Gartner Predicts Strong Outsourcing, Weakening Business Intelligence Markets
January 21, 2008 Timothy Prickett Morgan
I don’t know what is more disconcerting: the large number of predictions and prognostications that we usually see being publicly made about the forthcoming IT spending year as one year ends and a new one begins, or the lack of such auguries–at least publicly–from the usual suspects in the IT consulting racket. But at least some of the analysts at Gartner have the itch to predict, and they made some calls recently about the outsourcing and the business intelligence software markets.
The amount of money that companies worldwide spend on outsourcing is just staggering. In 2007, the global outsourcing market accounted to $408 billion in sales, according to Gartner, and will grow another 8.1 percent in 2008 to reach $441 billion. Interestingly, the number of big bang outsourcing deals done by large public companies with a single outsourcing provider are down, according to Gartner, falling by 50 percent in 2007. Some of the decline is also due to the fact that outsourcing is common place, and deals are not reported as if they were novel–any more than companies talk about switching from one server platform or ERP system to another. But you can bet that the outsourcing giants based in India will continue to try to make some noise, as their businesses are growing at an approximate 40 percent rate in the United States and 60 percent rate in Europe; spending on offshore outsourcing services is still three times higher in North American than in Europe, however.
More details about the outsourcing market are available in a new report, entitled Gartner on Outsourcing, 2007-2008, which you can get here. Gartner is also hosting the Outsourcing Summit in Washington, D.C., from May 19 through 21 to dice and slice the complex outsourcing market for its customers.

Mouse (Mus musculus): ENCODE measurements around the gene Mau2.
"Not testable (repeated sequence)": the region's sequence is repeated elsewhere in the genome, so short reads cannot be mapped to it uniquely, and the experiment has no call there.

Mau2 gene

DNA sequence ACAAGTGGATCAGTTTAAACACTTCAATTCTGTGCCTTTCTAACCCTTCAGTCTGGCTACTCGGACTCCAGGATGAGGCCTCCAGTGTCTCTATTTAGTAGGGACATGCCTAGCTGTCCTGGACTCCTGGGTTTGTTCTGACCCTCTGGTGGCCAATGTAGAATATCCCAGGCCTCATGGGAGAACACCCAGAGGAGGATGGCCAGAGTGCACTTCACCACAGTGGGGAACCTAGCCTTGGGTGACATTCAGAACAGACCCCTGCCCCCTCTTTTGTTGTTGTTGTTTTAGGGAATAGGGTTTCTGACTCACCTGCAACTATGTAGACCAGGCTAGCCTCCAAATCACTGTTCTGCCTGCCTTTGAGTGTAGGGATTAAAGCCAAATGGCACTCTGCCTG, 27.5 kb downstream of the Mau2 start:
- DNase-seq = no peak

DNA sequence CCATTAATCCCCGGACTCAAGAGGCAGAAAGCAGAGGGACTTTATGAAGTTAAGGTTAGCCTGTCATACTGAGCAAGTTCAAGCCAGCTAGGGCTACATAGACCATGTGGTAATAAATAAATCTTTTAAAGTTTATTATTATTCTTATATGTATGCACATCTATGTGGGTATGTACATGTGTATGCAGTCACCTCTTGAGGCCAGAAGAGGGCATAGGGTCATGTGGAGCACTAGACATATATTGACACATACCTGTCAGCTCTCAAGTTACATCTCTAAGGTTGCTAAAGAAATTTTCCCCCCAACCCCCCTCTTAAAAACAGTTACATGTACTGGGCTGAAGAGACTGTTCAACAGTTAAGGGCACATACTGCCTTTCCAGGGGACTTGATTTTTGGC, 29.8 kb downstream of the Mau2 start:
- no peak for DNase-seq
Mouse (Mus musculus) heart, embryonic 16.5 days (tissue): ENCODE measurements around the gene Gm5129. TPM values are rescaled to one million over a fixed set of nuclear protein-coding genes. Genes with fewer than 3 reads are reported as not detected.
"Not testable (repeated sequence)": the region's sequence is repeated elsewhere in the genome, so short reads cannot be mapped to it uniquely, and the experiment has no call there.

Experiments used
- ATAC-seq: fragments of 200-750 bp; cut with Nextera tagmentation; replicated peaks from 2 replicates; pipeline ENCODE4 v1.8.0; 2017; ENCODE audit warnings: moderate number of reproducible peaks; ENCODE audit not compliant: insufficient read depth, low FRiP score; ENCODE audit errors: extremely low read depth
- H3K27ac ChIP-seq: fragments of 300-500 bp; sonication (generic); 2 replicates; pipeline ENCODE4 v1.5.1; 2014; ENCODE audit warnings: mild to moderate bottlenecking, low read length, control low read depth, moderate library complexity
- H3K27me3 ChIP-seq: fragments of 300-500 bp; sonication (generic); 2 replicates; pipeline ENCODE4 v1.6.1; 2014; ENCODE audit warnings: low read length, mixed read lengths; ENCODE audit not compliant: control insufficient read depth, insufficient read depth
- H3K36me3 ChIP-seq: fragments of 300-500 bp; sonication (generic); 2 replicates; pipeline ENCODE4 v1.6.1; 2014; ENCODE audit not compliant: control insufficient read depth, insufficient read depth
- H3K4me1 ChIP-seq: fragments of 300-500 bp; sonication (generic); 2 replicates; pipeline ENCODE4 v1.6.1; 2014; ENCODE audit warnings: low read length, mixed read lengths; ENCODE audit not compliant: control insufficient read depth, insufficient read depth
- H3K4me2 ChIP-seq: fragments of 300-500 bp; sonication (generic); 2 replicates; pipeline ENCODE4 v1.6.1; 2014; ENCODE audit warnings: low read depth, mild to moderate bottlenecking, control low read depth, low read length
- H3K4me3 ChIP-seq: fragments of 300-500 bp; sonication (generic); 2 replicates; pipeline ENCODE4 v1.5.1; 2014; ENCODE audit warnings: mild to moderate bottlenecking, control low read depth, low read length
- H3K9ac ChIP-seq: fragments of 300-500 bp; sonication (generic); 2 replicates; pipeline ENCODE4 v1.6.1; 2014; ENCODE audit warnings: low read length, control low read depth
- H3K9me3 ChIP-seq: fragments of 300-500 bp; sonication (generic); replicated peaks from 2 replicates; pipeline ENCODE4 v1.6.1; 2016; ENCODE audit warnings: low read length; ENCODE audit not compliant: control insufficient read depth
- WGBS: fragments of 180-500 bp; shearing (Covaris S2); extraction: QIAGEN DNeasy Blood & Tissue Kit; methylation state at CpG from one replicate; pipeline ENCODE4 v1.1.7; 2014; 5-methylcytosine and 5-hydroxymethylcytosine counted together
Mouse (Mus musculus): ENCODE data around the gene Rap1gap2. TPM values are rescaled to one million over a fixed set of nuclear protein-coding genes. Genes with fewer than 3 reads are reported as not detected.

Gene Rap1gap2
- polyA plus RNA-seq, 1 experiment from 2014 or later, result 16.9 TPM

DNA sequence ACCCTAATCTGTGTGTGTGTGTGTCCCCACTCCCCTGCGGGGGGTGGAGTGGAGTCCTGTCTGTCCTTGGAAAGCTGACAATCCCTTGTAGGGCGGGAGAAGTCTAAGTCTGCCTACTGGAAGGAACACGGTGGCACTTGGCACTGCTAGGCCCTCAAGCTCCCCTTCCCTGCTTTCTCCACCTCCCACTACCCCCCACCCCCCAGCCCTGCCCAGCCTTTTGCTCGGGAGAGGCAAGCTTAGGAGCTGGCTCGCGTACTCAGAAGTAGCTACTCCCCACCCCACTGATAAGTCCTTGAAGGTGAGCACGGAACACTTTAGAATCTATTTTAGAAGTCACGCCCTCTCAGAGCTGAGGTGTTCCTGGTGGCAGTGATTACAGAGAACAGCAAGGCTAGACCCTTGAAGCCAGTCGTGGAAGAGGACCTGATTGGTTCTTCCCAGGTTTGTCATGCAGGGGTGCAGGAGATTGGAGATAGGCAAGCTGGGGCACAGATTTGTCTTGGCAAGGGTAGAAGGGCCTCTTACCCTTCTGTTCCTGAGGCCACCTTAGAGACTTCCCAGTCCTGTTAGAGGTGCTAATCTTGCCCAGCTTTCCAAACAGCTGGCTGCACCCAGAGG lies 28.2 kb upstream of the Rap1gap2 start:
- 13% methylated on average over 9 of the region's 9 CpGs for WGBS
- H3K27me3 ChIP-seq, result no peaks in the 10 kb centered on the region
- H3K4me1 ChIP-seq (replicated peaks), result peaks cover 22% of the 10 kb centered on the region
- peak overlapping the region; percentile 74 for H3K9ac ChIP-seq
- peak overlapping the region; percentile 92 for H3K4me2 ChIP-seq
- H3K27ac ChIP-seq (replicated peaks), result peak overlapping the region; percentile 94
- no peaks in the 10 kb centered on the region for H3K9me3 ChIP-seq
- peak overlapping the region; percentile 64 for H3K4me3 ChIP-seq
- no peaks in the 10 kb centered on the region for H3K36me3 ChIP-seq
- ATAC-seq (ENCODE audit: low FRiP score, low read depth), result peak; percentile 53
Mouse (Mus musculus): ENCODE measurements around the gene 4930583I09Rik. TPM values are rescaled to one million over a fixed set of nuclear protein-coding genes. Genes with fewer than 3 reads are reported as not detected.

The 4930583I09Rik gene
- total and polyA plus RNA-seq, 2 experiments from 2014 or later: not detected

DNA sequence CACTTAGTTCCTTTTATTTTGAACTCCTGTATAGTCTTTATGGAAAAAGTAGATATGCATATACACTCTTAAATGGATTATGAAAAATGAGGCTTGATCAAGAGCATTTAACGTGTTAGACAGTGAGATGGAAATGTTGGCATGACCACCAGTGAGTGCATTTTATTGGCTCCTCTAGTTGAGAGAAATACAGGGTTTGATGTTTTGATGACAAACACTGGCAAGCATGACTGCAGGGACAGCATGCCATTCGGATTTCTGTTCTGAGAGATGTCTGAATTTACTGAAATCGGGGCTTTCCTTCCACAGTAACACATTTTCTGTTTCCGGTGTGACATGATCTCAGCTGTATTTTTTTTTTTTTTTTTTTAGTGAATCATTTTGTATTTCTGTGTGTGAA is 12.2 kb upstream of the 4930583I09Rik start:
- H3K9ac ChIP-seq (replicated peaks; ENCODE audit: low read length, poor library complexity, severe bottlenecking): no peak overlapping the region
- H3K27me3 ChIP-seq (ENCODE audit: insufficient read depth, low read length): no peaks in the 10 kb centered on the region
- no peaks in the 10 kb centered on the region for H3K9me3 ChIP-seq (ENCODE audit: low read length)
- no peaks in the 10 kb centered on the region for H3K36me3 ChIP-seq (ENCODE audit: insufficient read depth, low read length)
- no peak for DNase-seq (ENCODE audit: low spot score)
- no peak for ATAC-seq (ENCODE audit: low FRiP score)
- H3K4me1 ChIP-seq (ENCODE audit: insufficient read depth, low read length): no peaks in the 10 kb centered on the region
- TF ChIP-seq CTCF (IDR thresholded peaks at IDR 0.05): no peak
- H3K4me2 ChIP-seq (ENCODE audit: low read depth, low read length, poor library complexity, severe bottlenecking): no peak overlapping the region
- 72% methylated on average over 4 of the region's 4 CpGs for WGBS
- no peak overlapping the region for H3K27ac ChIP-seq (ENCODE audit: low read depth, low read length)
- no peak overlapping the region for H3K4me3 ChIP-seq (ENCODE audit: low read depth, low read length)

“Other countries will continue to emerge as challenges to India for a number of reasons,” explained Ian Marriott, a research vice president at Gartner and one of the authors of the report. “Strong demand is putting a strain on the available Indian labor force, while staff attrition and cost increases remain high. Global companies continue to accelerate their demands for a presence in countries other than India, and providers are seeking to expand their geographic footprint of delivery centers accordingly. More-sophisticated buyers are seeking a multicountry strategy to minimize risk and align nearshore and offshore delivery centers with their primary time zones. Although India’s offshore revenue will continue to grow, the country’s share of total offshore spending will decline slightly in 2008.”
In the business intelligence area, Gartner is projecting that growth will slow in the wake of vendor consolidation, price competition, and mature products and customer bases. With Oracle acquiring Hyperion, SAP buying BusinessObjects, and IBM buying Cognos, you might think that aggressive pricing might settle down now that some competition has been eliminated and something akin to an OPEC cartel for BI software would evolve. First of all, that would be illegal, and second, Oracle, SAP, and IBM did those BI acquisitions to be competitive and to sell more products and services to outside of the BI realm. Giving a sneak peak into the future of BI software and services sales, Gartner’s analysts say that the market will grow more slowly at 12.5 percent in 2007 than the rate set in 2006, and that by 2011, when the market will crest above $7 billion globally, growth rates will be in the single digits. Gartner calculates the compound annual growth rate from 2007 through 2011 (inclusive) to be 8.6 percent, in fact.
Basically, the remaining BI software vendors are going to try to make it up in volume. With North America, Western Europe, and Japan already accounting for five-sixths of BI sales worldwide, you can bet that the remaining players will be chasing opportunities in fast-growing and green-field markets, such as Brazil, Russia, India, China, Singapore, Malaysia, and such. The mid-tier players, such as SAS, Microstrategy, and Information Builders are going to be fighting hard to compete, and smaller players such as Arcplan, Panorama, and Qliktech are going to have to ramp up their sales and marketing efforts, too. Luckily, the SMB space is large and underserved in so many markets, including BI software. For most SMB customers, business intelligence is synonymous with “Microsoft Excel.”